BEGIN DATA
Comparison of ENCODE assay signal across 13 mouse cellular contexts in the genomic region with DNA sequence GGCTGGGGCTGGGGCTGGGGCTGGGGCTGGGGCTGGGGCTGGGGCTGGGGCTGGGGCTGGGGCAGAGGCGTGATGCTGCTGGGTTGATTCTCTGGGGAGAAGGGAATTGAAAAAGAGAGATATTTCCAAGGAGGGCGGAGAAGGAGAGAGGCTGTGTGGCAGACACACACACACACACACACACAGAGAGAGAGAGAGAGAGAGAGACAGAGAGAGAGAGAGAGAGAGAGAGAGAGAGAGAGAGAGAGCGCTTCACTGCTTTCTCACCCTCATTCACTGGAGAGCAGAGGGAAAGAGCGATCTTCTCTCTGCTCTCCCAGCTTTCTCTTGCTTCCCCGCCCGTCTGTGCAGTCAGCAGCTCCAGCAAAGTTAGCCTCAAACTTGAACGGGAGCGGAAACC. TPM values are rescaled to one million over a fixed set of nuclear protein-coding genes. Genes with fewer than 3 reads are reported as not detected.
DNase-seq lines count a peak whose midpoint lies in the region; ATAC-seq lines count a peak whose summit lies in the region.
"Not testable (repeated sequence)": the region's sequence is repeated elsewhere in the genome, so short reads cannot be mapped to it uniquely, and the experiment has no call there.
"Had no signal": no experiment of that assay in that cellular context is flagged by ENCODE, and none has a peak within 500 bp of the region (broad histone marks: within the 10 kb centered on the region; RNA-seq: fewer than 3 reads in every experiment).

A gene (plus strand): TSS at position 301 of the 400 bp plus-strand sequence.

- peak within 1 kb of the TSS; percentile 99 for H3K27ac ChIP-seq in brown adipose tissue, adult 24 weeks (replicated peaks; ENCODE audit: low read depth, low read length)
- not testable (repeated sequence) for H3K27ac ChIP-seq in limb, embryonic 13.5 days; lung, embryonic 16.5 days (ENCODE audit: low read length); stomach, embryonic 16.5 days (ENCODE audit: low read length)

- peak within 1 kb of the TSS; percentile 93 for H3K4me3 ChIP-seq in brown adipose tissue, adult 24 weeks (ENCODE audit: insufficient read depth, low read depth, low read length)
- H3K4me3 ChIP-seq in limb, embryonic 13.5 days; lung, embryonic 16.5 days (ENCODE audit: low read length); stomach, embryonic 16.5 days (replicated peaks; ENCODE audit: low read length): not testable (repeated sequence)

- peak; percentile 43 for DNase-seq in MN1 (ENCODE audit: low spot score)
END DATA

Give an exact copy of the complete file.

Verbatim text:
Comparison of ENCODE assay signal across 13 mouse cellular contexts in the genomic region with DNA sequence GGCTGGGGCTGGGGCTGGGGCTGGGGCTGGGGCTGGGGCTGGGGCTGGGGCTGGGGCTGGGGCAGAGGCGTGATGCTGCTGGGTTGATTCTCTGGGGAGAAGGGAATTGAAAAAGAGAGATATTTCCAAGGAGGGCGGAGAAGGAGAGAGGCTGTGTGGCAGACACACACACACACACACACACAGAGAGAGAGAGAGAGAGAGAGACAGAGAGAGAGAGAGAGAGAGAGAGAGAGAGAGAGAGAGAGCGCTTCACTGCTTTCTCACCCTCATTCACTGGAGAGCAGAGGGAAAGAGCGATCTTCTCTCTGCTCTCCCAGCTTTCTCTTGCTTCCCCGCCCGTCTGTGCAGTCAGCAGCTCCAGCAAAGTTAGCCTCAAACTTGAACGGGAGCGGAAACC. TPM values are rescaled to one million over a fixed set of nuclear protein-coding genes. Genes with fewer than 3 reads are reported as not detected.
DNase-seq lines count a peak whose midpoint lies in the region; ATAC-seq lines count a peak whose summit lies in the region.
"Not testable (repeated sequence)": the region's sequence is repeated elsewhere in the genome, so short reads cannot be mapped to it uniquely, and the experiment has no call there.
"Had no signal": no experiment of that assay in that cellular context is flagged by ENCODE, and none has a peak within 500 bp of the region (broad histone marks: within the 10 kb centered on the region; RNA-seq: fewer than 3 reads in every experiment).

A gene (plus strand): TSS at position 301 of the 400 bp plus-strand sequence.

- peak within 1 kb of the TSS; percentile 99 for H3K27ac ChIP-seq in brown adipose tissue, adult 24 weeks (replicated peaks; ENCODE audit: low read depth, low read length)
- not testable (repeated sequence) for H3K27ac ChIP-seq in limb, embryonic 13.5 days; lung, embryonic 16.5 days (ENCODE audit: low read length); stomach, embryonic 16.5 days (ENCODE audit: low read length)

- peak within 1 kb of the TSS; percentile 93 for H3K4me3 ChIP-seq in brown adipose tissue, adult 24 weeks (ENCODE audit: insufficient read depth, low read depth, low read length)
- H3K4me3 ChIP-seq in limb, embryonic 13.5 days; lung, embryonic 16.5 days (ENCODE audit: low read length); stomach, embryonic 16.5 days (replicated peaks; ENCODE audit: low read length): not testable (repeated sequence)

- peak; percentile 43 for DNase-seq in MN1 (ENCODE audit: low spot score)